Second £10,000 Covid fine case collapses at Northampton Magistrates' Court

Police admit "no reasonable prospect" of conviction after 75 people found at hotel function

Wednesday, 30th June 2021, 3:55 pm
Updated Thursday, 1st July 2021, 10:48 am

Another high-profile prosecution involving a £10,000 Covid fine has collapsed before reaching court.

The case against an alleged organiser of a gathering at Northampton's Campanile Hotel in December 2020 was discontinued at the town's magistrates court after police admitted there was "no reasonable prospect" of conviction.

Officers issued a £10,000 fixed penalty notice after finding approximately 75 people at what they believed to be a wedding reception but was later claimed to be religious event on December 13 when the area was under Tier Two restrictions.

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Officers found around 75 people at a function at the Campanile Hotel in December

But gaps in the law rushed through last August meant a 56-year-old man from Milton Keynes had to be charged under legislation relating to music raves.

He was due to appear on Tuesday (June 29) accused of "holding or being involved in holding an indoor rave-type gathering ... which would have been a gathering of the kind mentioned if it had taken place on land in the open air."

A spokesman for Northamptonshire Police said: “This incident occurred indoors but not in a private dwelling so the evidence had to satisfy the “rave” criteria in another set of legislation. The evidence obtained by Northamptonshire Police did not meet that criteria."

Prosecutors halted April's hearing connected to a funeral in Kettering moments before it was due to start at Northampton Magistrates Court.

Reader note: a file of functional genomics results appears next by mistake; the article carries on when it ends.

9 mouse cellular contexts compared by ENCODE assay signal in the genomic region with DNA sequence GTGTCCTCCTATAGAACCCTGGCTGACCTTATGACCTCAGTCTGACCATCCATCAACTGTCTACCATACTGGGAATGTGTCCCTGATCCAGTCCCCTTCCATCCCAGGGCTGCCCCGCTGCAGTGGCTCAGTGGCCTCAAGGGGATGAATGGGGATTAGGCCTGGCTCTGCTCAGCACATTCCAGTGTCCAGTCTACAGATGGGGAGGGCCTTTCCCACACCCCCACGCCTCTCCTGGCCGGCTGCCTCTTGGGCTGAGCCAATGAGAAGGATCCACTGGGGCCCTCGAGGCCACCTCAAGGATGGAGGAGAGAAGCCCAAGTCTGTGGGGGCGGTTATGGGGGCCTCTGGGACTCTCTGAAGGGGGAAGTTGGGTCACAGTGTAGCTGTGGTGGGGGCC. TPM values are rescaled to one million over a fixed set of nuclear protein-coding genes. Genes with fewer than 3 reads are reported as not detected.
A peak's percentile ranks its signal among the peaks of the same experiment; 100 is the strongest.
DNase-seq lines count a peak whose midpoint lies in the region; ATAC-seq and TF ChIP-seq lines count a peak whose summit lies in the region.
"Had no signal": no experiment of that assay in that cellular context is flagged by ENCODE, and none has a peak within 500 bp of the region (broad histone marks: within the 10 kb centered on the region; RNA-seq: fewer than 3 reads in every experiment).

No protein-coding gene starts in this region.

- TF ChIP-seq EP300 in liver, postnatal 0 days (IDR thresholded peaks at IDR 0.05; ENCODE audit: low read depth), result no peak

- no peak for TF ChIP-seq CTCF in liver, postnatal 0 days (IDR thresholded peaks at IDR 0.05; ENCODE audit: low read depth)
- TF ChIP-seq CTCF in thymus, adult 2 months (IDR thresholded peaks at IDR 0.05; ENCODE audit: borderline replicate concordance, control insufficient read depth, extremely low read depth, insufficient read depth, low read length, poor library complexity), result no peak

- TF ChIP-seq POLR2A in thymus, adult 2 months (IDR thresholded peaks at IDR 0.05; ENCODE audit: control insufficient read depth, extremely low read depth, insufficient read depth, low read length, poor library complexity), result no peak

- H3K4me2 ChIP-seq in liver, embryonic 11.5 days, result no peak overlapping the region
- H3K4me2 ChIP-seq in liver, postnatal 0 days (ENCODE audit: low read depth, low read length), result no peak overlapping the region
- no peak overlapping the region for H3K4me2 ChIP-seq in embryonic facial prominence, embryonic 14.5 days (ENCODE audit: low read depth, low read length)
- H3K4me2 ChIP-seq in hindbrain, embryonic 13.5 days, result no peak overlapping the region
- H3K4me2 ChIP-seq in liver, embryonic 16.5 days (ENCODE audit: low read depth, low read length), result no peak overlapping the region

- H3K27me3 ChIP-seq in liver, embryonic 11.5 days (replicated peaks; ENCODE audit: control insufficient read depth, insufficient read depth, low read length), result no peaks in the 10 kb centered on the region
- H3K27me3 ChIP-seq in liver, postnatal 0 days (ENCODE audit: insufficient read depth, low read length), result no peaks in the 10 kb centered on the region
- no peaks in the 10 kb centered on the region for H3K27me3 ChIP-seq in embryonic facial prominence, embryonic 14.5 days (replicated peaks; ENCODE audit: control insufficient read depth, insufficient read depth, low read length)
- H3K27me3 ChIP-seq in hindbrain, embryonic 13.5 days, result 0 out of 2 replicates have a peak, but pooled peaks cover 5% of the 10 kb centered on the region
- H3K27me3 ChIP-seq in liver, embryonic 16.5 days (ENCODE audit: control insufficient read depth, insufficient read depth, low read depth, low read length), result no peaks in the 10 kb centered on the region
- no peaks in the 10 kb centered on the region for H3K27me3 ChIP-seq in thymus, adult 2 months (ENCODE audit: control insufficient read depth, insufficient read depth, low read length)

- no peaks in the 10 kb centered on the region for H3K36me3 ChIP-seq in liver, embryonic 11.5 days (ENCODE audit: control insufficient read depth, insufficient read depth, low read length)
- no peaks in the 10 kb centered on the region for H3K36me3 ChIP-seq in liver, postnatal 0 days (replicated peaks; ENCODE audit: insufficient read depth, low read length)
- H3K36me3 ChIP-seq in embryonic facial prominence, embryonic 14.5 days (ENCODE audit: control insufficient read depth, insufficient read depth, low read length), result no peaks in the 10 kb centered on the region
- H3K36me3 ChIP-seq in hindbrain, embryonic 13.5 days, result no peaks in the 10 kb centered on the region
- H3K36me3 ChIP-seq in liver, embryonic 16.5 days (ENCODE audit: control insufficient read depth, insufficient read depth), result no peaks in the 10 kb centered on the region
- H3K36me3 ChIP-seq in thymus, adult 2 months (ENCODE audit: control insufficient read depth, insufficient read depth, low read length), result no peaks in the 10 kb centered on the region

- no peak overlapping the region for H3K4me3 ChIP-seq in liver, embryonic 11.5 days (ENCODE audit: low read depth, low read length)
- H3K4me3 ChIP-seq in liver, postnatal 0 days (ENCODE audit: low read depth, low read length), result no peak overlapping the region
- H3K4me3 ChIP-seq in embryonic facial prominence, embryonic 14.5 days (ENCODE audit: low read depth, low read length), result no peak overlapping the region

Home Secretary Priti Patel introduced the £10,000 fines last August

The Crown Prosecution Service spokesman later revealed: "After careful review, it was concluded that there was insufficient evidence that the individual charged by the police had been responsible for the excess numbers attending, so the case was stopped.”

The man's £10,000 ticket is one of up to 14 Northamptonshire Police said they issued during the pandemic although only six have been processed according to National Police Chiefs Council data.

Earlier this month, Kenechi J’Ogbonna, aged 20, was fined £660 for organising a house party in Forfar Street, Northampton while a 21-year-old Londoner Kehinde Olagesin was fined £120 after admitting holding or being involved in the holding of a 21st birthday bash in Hazelwood Road.

Both cases were heard under the single justice procedure where minor criminal offences can be decided by a single magistrate reviewing paperwork rather than hearing evidence in open court.

A Ministry of Justice spokesman said the department did not comment on sentences in individual cases, adding: “The level of any fine given by a magistrate is carefully arrived at by considering the facts of each offence and the relevant sentencing guidelines.

"They also take into account the seriousness of the offence as well as the defendants means and ability to pay any fine.”

One other court hearing has been adjourned following a not guilty plea while another case relates to two individuals involved jointly in the same breach of Covid regulations and is understood to be currently under review.

Home Secretary Priti Patel rushed through laws regarding £10,000 fixed penalties aimed at curbing illegal music raves over the August bank holiday.

They were also supposed to be a deterrent against house parties with more than 30 people under Tier Two rules in force before Christmas.

But the system has proved a legal nightmare with watchdogs and politicians voicing concerns.

National Police chiefs even ordered all forces to stop issuing the mega-fines for a time when it emerged that many had penalties reduced to hundreds of pounds instead of thousands after judges decided the level of fine should be determined by an individual’s ability to pay.

The NPCC later issued a statement saying forces could begin issuing £10,000 fines again but "people found to be in breach of the regulations relating to gatherings of over 30 people will be made fully aware of their options, to ensure fairness.”

The Northamptonshire Police spokesman added: "This was a nationally dynamic situation with rapid legislative changes and our officers saw their powers change several times over a very short period of time.”